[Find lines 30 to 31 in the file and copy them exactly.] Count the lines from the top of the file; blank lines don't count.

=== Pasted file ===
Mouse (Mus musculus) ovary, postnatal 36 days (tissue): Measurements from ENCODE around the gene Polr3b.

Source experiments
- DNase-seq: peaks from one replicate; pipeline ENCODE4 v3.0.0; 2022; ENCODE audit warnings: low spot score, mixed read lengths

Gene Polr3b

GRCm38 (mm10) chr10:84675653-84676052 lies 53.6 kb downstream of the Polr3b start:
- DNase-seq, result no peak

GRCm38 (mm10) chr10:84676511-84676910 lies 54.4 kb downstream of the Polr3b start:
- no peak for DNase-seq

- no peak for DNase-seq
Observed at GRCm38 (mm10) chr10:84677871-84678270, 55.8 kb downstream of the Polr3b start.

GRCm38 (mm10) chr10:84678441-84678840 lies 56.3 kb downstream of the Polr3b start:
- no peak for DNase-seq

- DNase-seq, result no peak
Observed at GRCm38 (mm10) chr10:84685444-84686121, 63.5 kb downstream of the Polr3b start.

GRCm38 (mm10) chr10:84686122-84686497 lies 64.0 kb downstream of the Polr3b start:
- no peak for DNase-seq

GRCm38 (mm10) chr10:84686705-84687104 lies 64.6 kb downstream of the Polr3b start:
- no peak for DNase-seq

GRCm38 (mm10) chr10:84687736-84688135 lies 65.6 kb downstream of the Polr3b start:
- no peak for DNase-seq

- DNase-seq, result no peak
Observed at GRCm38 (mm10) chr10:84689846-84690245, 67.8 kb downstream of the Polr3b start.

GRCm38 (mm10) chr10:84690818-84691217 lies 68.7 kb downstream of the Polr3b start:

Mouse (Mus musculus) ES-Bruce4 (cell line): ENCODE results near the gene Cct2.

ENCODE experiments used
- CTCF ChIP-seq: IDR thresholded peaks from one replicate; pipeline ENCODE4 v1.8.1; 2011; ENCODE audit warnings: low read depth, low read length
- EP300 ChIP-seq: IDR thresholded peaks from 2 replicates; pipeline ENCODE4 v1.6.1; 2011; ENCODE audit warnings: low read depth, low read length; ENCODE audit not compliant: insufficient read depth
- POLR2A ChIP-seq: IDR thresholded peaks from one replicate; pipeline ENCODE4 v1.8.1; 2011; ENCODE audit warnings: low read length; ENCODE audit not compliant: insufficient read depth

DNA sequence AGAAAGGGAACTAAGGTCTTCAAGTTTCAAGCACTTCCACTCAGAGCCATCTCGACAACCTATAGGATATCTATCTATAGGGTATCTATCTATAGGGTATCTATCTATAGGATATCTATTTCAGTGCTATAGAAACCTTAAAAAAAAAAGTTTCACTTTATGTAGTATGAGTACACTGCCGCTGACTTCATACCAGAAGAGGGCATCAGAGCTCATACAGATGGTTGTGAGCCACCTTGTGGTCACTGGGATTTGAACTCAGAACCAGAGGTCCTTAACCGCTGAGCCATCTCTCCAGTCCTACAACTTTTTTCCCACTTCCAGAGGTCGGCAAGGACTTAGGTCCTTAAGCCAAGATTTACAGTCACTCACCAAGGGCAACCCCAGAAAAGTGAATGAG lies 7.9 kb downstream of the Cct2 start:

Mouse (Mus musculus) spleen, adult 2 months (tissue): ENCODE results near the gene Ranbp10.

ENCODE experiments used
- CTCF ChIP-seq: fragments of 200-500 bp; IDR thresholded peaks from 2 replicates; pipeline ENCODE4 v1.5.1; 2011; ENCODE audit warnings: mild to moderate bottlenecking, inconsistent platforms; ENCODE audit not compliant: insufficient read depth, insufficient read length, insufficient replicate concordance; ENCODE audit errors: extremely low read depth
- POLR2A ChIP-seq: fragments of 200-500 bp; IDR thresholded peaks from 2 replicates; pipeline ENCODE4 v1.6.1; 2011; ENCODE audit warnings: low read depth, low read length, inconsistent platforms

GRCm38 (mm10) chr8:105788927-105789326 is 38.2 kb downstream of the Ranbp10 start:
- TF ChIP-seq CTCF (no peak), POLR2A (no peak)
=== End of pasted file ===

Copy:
Mouse (Mus musculus) spleen, adult 2 months (tissue): ENCODE results near the gene Ranbp10.

ENCODE experiments used